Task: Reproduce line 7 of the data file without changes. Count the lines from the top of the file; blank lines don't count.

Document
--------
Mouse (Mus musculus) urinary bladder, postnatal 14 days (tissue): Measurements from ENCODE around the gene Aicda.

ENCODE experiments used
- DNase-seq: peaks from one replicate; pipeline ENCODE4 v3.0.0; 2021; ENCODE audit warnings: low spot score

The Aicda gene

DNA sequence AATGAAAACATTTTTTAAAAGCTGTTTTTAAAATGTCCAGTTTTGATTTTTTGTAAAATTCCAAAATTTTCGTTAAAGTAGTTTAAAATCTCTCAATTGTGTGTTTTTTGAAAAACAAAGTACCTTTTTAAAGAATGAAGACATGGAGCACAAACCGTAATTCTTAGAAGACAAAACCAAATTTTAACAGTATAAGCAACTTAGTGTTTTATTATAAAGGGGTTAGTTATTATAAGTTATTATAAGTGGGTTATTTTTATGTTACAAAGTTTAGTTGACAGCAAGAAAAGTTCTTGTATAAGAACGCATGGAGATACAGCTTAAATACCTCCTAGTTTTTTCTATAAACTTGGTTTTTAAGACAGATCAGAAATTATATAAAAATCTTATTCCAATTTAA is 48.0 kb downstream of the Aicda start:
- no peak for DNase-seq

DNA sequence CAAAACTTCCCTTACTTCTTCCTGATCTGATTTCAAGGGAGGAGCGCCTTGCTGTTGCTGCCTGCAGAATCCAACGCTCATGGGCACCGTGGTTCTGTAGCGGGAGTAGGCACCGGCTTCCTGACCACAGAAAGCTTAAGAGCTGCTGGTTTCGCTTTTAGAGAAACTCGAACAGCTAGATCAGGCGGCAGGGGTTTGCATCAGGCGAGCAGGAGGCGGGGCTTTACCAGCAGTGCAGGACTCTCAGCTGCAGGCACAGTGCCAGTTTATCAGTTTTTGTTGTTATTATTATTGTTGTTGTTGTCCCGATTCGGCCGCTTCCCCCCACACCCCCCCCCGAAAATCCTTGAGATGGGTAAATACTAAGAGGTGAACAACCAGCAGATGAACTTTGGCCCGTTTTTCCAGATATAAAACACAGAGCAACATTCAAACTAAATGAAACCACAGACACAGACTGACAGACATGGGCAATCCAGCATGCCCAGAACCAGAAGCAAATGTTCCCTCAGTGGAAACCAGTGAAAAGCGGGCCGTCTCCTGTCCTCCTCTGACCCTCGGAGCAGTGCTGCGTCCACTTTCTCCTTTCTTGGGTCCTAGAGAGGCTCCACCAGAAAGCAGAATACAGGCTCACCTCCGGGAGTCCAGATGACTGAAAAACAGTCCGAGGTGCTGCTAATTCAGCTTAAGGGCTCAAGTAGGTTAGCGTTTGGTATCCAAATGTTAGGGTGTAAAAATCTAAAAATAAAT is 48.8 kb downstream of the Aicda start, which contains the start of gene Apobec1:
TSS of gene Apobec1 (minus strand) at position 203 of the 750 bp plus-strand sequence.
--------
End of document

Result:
DNA sequence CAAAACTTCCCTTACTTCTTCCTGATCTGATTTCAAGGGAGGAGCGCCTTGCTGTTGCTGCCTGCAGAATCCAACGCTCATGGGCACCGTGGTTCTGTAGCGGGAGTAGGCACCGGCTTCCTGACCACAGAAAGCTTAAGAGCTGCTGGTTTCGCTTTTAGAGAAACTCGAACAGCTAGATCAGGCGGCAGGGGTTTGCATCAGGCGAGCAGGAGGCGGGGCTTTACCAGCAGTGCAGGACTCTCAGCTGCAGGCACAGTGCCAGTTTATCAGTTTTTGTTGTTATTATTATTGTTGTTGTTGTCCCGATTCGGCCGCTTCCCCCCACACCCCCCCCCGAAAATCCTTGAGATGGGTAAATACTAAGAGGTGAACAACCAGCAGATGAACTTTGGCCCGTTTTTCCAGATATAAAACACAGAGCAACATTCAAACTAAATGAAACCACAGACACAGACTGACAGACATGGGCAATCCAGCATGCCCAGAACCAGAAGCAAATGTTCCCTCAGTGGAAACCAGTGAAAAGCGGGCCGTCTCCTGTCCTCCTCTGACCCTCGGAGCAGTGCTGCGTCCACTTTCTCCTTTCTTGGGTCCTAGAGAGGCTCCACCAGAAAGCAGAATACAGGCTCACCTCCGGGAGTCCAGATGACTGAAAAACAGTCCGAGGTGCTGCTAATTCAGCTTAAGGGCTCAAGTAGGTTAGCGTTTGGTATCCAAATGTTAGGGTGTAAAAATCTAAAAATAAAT is 48.8 kb downstream of the Aicda start, which contains the start of gene Apobec1: